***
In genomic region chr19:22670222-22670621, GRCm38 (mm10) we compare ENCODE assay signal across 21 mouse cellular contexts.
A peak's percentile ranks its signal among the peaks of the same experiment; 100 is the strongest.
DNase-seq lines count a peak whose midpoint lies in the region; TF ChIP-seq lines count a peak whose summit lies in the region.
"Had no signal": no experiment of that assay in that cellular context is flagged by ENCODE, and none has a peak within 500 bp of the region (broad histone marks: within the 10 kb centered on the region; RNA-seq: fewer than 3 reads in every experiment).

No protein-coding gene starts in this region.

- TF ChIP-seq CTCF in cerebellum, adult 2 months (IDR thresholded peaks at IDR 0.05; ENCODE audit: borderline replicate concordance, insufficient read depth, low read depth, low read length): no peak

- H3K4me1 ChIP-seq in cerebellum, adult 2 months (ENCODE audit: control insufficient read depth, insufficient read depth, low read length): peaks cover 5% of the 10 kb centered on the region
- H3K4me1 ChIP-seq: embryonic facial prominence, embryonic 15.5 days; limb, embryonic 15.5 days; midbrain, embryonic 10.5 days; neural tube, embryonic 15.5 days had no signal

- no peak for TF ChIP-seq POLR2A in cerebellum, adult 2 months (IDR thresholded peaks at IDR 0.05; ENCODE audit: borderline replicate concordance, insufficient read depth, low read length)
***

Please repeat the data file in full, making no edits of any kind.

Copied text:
In genomic region chr19:22670222-22670621, GRCm38 (mm10) we compare ENCODE assay signal across 21 mouse cellular contexts.
A peak's percentile ranks its signal among the peaks of the same experiment; 100 is the strongest.
DNase-seq lines count a peak whose midpoint lies in the region; TF ChIP-seq lines count a peak whose summit lies in the region.
"Had no signal": no experiment of that assay in that cellular context is flagged by ENCODE, and none has a peak within 500 bp of the region (broad histone marks: within the 10 kb centered on the region; RNA-seq: fewer than 3 reads in every experiment).

No protein-coding gene starts in this region.

- TF ChIP-seq CTCF in cerebellum, adult 2 months (IDR thresholded peaks at IDR 0.05; ENCODE audit: borderline replicate concordance, insufficient read depth, low read depth, low read length): no peak

- H3K4me1 ChIP-seq in cerebellum, adult 2 months (ENCODE audit: control insufficient read depth, insufficient read depth, low read length): peaks cover 5% of the 10 kb centered on the region
- H3K4me1 ChIP-seq: embryonic facial prominence, embryonic 15.5 days; limb, embryonic 15.5 days; midbrain, embryonic 10.5 days; neural tube, embryonic 15.5 days had no signal

- no peak for TF ChIP-seq POLR2A in cerebellum, adult 2 months (IDR thresholded peaks at IDR 0.05; ENCODE audit: borderline replicate concordance, insufficient read depth, low read length)